30,000 Washingtonians responded to a survey about K–12 education priorities; follow-up survey was released today.
OLYMPIA — August 28, 2018 — In late April, the Office of Superintendent of Public Instruction (OSPI) opened a survey asking the public to determine how important they found additional public K–12 education investments. In the six weeks the survey was open, more than 30,000 Washingtonians shared their priorities.
“We were blown away by the number of people who took time to share their feedback with us,” said Chris Reykdal, Superintendent of Public Instruction. “It is a testament to how much the people of our state value their public K–12 schools.”
Participants included educators, parents and families, and community members. Identifying 15 different priorities, the survey asked participants to determine how important they found each one. Student support services, such as counseling, advising, and mental health, was selected as the number one priority.
Other highly ranked priorities include access to career and technical education and work-based learning opportunities, school safety enhancements, and effective buildings and facilities for learning.
“These results have made it even more clear how important it is for our schools to be able to address the mental health needs of our students,” Reykdal continued. “We lose about two K–12 students in our state to suicide every week, and the rate continues to rise. We must do everything we can to equip our schools with the tools they need to fight this mental health crisis.”
OSPI will use the survey results to shape its budget requests before submitting them to Gov. Jay Inslee in mid-September.
Today, OSPI opened a follow-up survey asking participants to determine how much funding they would allocate to the top seven priorities identified in the first survey, given a set amount. The survey is available in English and Spanish and will remain open through September 12, 2018. Translations to other languages are available upon request.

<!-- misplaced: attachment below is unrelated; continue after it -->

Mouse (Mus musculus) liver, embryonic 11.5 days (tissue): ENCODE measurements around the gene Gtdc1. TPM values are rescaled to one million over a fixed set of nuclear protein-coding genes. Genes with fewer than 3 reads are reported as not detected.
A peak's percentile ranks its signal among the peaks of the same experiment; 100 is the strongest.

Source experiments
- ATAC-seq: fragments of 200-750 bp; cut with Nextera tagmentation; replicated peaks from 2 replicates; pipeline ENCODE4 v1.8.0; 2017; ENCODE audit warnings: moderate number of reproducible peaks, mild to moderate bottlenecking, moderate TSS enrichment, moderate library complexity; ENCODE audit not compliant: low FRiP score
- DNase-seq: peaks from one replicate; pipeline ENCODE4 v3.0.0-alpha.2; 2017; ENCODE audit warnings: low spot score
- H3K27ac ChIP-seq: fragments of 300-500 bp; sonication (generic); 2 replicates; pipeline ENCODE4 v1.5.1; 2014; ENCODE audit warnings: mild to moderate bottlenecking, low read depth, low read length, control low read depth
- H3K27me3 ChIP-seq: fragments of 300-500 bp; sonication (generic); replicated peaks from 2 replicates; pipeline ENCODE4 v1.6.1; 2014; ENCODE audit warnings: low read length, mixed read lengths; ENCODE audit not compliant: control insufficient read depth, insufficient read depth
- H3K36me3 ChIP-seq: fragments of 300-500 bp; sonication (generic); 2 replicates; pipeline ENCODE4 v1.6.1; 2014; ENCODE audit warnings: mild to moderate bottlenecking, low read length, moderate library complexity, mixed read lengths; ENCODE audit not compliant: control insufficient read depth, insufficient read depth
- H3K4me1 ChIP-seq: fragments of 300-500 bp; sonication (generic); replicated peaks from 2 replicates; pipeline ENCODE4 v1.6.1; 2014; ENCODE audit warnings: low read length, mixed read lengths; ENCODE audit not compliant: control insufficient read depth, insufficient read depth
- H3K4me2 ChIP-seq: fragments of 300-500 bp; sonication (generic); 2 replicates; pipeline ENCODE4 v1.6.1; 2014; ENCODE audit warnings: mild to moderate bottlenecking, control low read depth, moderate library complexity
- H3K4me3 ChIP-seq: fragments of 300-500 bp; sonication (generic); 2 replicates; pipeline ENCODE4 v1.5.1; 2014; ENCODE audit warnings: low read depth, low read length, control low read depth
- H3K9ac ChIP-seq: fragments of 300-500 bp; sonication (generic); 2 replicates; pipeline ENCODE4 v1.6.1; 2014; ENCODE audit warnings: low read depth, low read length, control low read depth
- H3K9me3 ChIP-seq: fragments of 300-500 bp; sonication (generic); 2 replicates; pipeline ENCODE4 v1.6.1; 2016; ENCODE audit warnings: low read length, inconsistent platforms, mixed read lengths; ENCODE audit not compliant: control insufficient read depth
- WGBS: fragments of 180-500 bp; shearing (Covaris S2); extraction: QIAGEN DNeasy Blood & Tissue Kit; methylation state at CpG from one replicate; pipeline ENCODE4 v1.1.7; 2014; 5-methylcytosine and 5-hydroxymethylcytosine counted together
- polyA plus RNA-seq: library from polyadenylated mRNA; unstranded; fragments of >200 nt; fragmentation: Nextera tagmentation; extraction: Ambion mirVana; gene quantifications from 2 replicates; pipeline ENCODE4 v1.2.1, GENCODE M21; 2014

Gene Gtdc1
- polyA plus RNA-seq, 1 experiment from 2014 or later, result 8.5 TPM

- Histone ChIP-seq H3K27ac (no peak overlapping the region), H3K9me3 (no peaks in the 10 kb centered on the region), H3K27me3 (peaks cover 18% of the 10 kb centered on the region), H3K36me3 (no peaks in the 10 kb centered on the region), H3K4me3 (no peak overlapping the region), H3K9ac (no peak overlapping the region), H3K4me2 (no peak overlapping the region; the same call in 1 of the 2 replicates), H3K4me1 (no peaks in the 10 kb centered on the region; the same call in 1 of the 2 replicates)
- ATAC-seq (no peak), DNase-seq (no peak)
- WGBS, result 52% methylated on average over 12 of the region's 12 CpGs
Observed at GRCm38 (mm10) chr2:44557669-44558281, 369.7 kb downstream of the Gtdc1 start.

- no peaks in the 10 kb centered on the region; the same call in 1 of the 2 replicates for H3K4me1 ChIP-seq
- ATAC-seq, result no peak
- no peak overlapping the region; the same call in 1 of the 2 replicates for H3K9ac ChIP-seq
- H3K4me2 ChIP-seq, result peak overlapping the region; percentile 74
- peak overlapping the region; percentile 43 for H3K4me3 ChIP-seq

“In the state of Washington, we have made incredible progress on funding basic education,” Reykdal said. “It will take more than ‘basic’ to close opportunity and achievement gaps between student groups, increase graduation rates, and ensure every student has access to a post-secondary pathway that meets their needs and interests.”
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*The “Other Educators” grouping includes survey participants who indicated they are a superintendent, school board director, principal, school or district administrator, classified employee, paraeducator, educational staff associate, non-profit employee working with schools, or other.
The Office of Superintendent of Public Instruction (OSPI) is the primary agency charged with overseeing K–12 education in Washington state. Led by State School Superintendent Chris Reykdal, OSPI works with the state’s 295 school districts and nine educational service districts to administer basic education programs and improve student achievement on behalf of more than one million public school students.
OSPI provides equal access to all programs and services without discrimination based on sex, race, creed, religion, color, national origin, age, honorably discharged veteran or military status, sexual orientation, gender expression or identity, the presence of any sensory, mental, or physical disability, or the use of a trained dog guide or service animal by a person with a disability. Questions and complaints of alleged discrimination should be directed to the Director of the Office of Equity and Civil Rights at (360) 725-6162 or P.O. Box 47200, Olympia, WA 98504-7200.
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